The Life-Changing Magic of Tidying Up by Marie Kondo

The Life-Changing Magic of Tidying Up: The Japanese Art of Decluttering and OrganizingThe Life-Changing Magic of Tidying Up: The Japanese Art of Decluttering and Organizing by Marie Kondō

My rating: 5 of 5 stars

I’ve never been obsessed with tidying up or decluttering, but became interested when I found Marie Kondo’s book in the library and decided I was interested enough to read through them at least once.

It’s possible that this book will be going on the “books that changed my life” list. As a potential caveat, nothing in this book is really “new” and mostly just a rendition of common sense that no one put together quite like Marie did.

Case in point: if you have less stuff you have less stuff it clean, less stuff to tidy, and less stuff to store.

I do quite enjoy her idea of sparking joy with your possessions, keeping the things you love, and enjoying those things more often. I recommend this book whole-heartedly to everyone as I think it would change the way anyone would look at their possessions.

Get it on Amazon

The 5th Horseman by James Patterson

The 5th Horseman (Women's Murder Club, #5)The 5th Horseman by James Patterson

My rating: 3 of 5 stars

I’m really starting to get into the Women’s Murder Club series now. I’ve read enough of the books to figure out how the interpersonal relationships work between the women (even the new one).

Some things about this particular book in the series:
1. I’m am super happy that so far the “kill off a women, replace her” theme has NOT been continued (yet). It’s a trope that would get very tiring, very quickly. However, I see how it made sense to the plot of the previous book.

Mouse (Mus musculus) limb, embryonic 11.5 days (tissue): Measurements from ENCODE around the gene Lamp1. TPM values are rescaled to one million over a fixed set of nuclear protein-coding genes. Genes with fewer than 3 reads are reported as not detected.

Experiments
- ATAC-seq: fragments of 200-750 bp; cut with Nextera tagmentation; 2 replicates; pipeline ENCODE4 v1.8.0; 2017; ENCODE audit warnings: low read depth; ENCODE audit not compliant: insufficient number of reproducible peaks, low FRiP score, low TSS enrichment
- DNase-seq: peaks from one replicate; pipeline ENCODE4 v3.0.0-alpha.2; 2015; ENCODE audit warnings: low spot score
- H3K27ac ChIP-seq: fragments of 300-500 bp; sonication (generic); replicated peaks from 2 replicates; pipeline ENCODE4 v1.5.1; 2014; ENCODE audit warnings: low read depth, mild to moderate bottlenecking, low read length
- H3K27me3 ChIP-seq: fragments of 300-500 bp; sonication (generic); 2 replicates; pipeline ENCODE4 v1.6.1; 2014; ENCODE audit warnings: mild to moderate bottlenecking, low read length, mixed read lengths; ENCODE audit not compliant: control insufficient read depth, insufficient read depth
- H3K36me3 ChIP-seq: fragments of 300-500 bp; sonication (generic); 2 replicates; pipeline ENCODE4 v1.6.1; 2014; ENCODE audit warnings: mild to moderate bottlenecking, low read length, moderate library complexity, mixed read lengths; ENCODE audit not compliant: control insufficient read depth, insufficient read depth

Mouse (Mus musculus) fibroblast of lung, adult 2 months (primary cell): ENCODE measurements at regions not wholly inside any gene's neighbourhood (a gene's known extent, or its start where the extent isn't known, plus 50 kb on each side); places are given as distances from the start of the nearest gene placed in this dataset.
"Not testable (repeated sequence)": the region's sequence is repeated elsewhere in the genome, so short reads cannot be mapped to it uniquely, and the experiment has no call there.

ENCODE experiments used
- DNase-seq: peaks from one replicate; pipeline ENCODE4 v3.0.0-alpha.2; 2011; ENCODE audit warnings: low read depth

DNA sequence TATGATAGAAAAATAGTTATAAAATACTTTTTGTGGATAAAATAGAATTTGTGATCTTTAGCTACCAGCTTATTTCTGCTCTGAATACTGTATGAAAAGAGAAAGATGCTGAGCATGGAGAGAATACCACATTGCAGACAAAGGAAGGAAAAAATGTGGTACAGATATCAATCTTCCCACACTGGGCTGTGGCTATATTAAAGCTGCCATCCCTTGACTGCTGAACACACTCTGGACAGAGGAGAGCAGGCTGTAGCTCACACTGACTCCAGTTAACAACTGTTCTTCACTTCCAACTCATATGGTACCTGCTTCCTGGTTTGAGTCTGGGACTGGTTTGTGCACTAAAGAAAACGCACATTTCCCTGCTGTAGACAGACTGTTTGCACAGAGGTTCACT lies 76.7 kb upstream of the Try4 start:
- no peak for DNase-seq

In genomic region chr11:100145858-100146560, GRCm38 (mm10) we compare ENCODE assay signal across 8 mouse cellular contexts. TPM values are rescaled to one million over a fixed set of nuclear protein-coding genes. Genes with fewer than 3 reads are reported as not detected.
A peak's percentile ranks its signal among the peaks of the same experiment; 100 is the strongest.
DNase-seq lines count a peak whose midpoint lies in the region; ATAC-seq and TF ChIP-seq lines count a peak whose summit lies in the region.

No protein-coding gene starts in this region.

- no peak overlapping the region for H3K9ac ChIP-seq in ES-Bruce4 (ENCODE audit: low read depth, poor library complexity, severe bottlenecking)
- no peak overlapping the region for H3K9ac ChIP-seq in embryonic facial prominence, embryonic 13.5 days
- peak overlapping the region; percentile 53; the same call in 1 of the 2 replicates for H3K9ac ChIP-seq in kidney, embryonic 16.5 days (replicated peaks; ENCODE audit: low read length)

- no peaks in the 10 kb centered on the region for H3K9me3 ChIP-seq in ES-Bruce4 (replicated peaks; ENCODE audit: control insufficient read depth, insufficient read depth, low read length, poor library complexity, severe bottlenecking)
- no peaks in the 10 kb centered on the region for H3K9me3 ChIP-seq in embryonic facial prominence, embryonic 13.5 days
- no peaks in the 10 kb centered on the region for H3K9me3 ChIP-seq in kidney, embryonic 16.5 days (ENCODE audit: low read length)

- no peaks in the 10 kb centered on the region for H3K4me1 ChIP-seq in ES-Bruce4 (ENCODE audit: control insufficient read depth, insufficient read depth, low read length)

2. I’m not sure if I like the two(three?) distinctly different crimes that did not overlap at all. One was introduced immediately, the other a little after. The immediate one finished roughly two-thirds through the book and the other one took over (and wasn’t completely settled until the epilogue).

3. Some part of me knew the prime suspect was just an asshole.

I’ll have to leave my thoughts there otherwise I’ll start spoiling the book, but I think you get the picture. I did really enjoy reading it, and stayed up one night trying to get to the bottom of the first crime. I’ll be reading more!

Get it on Amazon

The Bullet Journal Method by Ryder Carroll

The Bullet Journal Method: Track the Past, Order the Present, Design the FutureThe Bullet Journal Method: Track the Past, Order the Present, Design the Future by Ryder Carroll

My rating: 5 of 5 stars

For some context, I have used a Bullet Journal since 2015. I have been wanting to read this book since it first came out. Originally, I tried to get the digital version from my library, but soon decided I needed to own the physical copy and I was not disappointed with this decision.

As someone who has been using a Bullet Journal I still found this book to be inspiring and informative. Omg, the information in this book was so insightful and presented in a way that could be understood even by the novice Bullet Journalist.

Ryder Carroll rehashes the basics of the Bullet Journal, adds in some planning basics, and they gets into making the Bullet Journal system your own. He addresses “the right way to Bullet Journal” which was an online argument between artistic Bullet Journal enthusiasts and the minimalists, and ended with some great FAQs.

I almost feel the need now to keep this book with my Bullet Journal just for reference.

Get it on Amazon

Ruby by V. C. Andrews

Ruby (Landry, #1)Ruby by V.C. Andrews

My rating: 4 of 5 stars

I want to say that I’ve read this book before, or started reading and not finished. If you’ve never read V.C. Andrews, they all sort of follow a theme (at least the ones I have read ie Flowers in the Attic), which is family secrets and drama.